WATCH: The FDA approval of semaglutide 2.4 mg for adults with obesity was "by far the big event in 2021," said Donna Ryan, MD. More from our look back/look ahead interview, here.
Donna Ryan, MD, points to the 2021 approval of semaglutide 2.4 mg for the treatment of obesity, the anticipation of a 2022 FDA submission for the combined GLP-1/GIP agonist tirzepatide, and to a cardiovascular outcome trial now underway with semaglutide in adults with obesity and without diabetes as the most important news items in treatment for adults with overweight and obesity. Together they reflect the past, present, and future of the study of weight management.
"By far, the big event in 2021 was the approval by the FDA of semaglutide 2.4 mg given by injection weekly for obesity treatment," said Ryan during an interview with Patient Care Online (PCO). PCO invited Ryan, professor emerita at Pennington Biomedical Research Center in Baton Rouge and immediate past president of the World Obesity Federation, to highlight the progress made last year in treatment for overweight and obesity and to offer a look ahead to the promising research in 2022.
The following transcript has been edited lightly for style.
Patient Care Online. I'm Grace Halsey, senior editor of Patient Care Online. In January we touch base with thought leaders and principal investigators in key therapeutic areas, to learn from them where they thought the greatest strides were made in their area of medicine in the past year, and to talk a little bit about where they see things going in the future. I'm speaking today with Dr. Donna Ryan about advances in therapeutics for obesity and weight management. Dr. Ryan is Professor Emerita at Pennington Biomedical in Baton Rouge, Louisiana, and immediate past president of the World obesity Federation.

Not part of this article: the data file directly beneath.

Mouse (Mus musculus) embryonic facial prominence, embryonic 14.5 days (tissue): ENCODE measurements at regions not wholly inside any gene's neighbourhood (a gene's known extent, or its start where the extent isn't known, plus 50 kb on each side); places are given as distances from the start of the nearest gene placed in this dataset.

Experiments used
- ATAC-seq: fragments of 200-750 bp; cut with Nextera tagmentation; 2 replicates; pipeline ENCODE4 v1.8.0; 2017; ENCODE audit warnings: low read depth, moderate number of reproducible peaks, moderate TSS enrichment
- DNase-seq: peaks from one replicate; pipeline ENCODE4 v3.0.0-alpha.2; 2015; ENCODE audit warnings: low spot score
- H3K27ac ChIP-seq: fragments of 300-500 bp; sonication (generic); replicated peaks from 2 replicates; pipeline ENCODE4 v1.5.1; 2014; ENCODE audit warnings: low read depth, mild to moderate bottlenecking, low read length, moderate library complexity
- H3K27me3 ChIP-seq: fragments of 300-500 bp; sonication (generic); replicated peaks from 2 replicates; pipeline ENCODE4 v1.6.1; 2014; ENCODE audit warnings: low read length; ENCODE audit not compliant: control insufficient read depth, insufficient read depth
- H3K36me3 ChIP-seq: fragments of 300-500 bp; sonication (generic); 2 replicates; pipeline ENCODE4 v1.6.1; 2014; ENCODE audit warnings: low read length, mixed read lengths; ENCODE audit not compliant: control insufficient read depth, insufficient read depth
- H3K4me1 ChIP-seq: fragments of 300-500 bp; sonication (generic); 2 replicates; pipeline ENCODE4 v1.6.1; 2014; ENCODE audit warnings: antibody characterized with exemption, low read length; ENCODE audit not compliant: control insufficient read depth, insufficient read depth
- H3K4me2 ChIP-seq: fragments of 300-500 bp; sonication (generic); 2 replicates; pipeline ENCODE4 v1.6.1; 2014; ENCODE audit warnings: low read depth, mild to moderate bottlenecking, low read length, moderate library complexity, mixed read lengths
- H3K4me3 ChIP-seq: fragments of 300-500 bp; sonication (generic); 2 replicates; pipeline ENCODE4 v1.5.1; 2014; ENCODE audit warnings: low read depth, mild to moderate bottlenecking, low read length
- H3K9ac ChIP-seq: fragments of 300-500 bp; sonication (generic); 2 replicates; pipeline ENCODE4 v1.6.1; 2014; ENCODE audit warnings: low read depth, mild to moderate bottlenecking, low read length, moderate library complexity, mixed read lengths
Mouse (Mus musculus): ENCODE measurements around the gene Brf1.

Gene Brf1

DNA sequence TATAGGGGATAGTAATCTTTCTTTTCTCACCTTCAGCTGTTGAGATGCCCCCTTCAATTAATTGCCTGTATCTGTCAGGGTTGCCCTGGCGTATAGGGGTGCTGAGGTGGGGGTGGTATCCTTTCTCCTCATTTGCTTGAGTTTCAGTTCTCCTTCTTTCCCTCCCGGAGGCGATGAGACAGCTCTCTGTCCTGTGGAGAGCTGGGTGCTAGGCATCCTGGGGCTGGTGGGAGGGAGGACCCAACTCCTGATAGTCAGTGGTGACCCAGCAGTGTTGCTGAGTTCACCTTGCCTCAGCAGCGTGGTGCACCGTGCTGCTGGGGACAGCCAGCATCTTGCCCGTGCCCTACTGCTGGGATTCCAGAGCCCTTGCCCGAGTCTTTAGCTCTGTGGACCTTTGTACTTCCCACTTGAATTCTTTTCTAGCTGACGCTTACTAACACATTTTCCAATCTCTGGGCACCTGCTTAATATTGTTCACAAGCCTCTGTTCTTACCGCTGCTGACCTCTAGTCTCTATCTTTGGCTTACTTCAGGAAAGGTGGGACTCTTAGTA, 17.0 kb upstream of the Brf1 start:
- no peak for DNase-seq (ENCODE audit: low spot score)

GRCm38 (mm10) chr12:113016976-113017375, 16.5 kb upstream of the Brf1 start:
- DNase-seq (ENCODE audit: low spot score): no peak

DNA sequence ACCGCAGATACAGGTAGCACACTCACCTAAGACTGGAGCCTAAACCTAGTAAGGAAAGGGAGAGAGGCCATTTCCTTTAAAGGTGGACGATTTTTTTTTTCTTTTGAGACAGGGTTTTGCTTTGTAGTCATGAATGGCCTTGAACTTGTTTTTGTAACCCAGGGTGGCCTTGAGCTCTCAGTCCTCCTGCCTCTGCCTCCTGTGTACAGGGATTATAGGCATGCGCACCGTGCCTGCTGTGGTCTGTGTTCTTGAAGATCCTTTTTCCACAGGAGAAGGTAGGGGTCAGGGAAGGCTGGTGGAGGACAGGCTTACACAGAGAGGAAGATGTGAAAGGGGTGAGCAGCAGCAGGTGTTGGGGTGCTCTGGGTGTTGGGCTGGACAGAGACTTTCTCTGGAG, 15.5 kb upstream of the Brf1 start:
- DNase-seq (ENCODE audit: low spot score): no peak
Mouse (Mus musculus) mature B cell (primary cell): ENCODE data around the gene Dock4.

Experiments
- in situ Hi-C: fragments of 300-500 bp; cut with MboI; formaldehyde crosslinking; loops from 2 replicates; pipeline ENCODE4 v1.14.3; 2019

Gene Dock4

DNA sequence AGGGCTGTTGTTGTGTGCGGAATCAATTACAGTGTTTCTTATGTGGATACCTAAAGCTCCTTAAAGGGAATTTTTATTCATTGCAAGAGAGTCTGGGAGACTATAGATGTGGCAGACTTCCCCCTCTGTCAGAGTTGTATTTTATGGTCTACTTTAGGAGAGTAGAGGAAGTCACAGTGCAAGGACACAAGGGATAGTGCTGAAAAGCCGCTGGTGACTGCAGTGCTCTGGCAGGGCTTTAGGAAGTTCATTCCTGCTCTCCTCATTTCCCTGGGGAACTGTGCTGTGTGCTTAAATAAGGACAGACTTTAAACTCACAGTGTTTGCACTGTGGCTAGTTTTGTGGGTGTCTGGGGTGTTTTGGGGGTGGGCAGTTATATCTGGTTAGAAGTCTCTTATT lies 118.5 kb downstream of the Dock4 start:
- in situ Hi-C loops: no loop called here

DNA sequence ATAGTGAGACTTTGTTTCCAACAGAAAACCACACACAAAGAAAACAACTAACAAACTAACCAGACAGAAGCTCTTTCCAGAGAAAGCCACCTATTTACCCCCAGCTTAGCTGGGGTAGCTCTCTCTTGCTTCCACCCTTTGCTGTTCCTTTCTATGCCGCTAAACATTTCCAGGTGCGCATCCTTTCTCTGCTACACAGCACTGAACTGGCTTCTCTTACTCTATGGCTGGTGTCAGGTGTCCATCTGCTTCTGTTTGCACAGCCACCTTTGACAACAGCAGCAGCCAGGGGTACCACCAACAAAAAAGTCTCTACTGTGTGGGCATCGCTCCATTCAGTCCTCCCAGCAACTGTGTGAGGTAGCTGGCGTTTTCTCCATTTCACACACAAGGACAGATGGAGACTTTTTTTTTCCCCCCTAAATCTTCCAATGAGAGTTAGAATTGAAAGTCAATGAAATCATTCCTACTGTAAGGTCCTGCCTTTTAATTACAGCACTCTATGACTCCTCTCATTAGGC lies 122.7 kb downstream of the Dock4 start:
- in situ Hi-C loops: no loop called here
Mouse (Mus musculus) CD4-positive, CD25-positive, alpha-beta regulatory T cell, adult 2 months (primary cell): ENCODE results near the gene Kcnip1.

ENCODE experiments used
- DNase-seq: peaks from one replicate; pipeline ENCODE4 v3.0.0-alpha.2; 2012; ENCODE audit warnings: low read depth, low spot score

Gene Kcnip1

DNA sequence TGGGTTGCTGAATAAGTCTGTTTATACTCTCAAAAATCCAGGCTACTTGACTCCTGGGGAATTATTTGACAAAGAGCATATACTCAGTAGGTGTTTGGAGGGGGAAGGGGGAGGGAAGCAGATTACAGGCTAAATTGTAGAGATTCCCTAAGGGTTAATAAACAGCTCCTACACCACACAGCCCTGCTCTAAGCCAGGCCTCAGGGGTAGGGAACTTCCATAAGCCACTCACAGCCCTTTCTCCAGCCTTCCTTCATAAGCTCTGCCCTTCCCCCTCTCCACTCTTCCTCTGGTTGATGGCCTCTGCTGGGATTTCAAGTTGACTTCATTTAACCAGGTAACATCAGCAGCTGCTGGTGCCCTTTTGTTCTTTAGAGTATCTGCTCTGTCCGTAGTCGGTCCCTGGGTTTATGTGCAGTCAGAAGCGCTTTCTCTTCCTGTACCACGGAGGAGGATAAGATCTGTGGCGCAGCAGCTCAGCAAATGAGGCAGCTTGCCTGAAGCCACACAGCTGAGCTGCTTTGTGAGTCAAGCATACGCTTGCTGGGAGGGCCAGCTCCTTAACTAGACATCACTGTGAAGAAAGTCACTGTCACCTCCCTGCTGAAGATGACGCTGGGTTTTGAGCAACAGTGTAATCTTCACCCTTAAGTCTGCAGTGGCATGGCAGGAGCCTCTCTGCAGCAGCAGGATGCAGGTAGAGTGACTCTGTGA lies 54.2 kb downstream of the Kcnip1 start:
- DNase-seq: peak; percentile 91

PCO. 2021 wasn't completely the year that we had hoped it would be after coming through COVID-19 in 2020. But despite that, there were quite a few remarkable clinical trials published in the area of obesity and weight management and significant advances made in therapeutics. Could you highlight what you feel were the most important evolutions during 2021?
Donna Ryan, MD. By far, the big event in 2021, was the approval by the FDA and marketing of semaglutide as Wegovy. Semaglutide is a GLP-1 receptor analog, and it's already on the market for diabetes. But it was approved by the FDA at a dose of 2.4 milligrams given by injection weekly, for obesity treatment. This drug is generating enormous interest. The reason being it produces a lot of weight loss. It goes to the brain, and it helps with appetite. So, it reduces hunger. And it helps you eat smaller meals, and you're less susceptible to these highly rewarding foods that we're all tempted by. The average weight loss with Wegovy is about 15% from baseline. This is about twice as much as our older antiobesity medications. And it's enough weight loss to really get some good health benefits.
We know that if we can get 15% weight loss, we can really get some improvements in symptoms of obstructive sleep apnea. If you have diabetes and haven't had it for a very long time, just a few years, 15% weight loss gives you a pretty good chance of going into remission of your diabetes. We also know that this 15% weight loss will clear the liver of about 60% of fat and we’re seeing growing problems in obesity with fatty liver disease. It's the amount of weight loss that really produces a lot of health benefits. And everybody's very excited about it.